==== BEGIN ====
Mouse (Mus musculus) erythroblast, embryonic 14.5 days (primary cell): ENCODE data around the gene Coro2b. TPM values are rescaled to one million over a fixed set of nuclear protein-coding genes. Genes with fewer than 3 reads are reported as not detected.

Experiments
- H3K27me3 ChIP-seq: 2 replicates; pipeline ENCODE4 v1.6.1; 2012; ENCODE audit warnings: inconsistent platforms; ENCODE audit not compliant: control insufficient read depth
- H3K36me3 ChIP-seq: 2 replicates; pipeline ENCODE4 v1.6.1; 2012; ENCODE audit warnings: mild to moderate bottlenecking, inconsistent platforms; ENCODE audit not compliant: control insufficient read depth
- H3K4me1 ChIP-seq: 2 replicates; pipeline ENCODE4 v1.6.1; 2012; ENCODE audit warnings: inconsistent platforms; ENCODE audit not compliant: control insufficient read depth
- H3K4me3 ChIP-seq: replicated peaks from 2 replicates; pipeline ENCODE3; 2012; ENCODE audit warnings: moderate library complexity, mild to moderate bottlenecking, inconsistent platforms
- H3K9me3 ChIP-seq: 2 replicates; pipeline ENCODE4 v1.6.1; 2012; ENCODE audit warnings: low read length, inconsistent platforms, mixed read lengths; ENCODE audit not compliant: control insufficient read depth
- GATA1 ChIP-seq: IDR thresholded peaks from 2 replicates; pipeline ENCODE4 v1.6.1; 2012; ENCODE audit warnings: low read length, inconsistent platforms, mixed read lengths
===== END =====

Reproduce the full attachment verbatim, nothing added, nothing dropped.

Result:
Mouse (Mus musculus) erythroblast, embryonic 14.5 days (primary cell): ENCODE data around the gene Coro2b. TPM values are rescaled to one million over a fixed set of nuclear protein-coding genes. Genes with fewer than 3 reads are reported as not detected.

Experiments
- H3K27me3 ChIP-seq: 2 replicates; pipeline ENCODE4 v1.6.1; 2012; ENCODE audit warnings: inconsistent platforms; ENCODE audit not compliant: control insufficient read depth
- H3K36me3 ChIP-seq: 2 replicates; pipeline ENCODE4 v1.6.1; 2012; ENCODE audit warnings: mild to moderate bottlenecking, inconsistent platforms; ENCODE audit not compliant: control insufficient read depth
- H3K4me1 ChIP-seq: 2 replicates; pipeline ENCODE4 v1.6.1; 2012; ENCODE audit warnings: inconsistent platforms; ENCODE audit not compliant: control insufficient read depth
- H3K4me3 ChIP-seq: replicated peaks from 2 replicates; pipeline ENCODE3; 2012; ENCODE audit warnings: moderate library complexity, mild to moderate bottlenecking, inconsistent platforms
- H3K9me3 ChIP-seq: 2 replicates; pipeline ENCODE4 v1.6.1; 2012; ENCODE audit warnings: low read length, inconsistent platforms, mixed read lengths; ENCODE audit not compliant: control insufficient read depth
- GATA1 ChIP-seq: IDR thresholded peaks from 2 replicates; pipeline ENCODE4 v1.6.1; 2012; ENCODE audit warnings: low read length, inconsistent platforms, mixed read lengths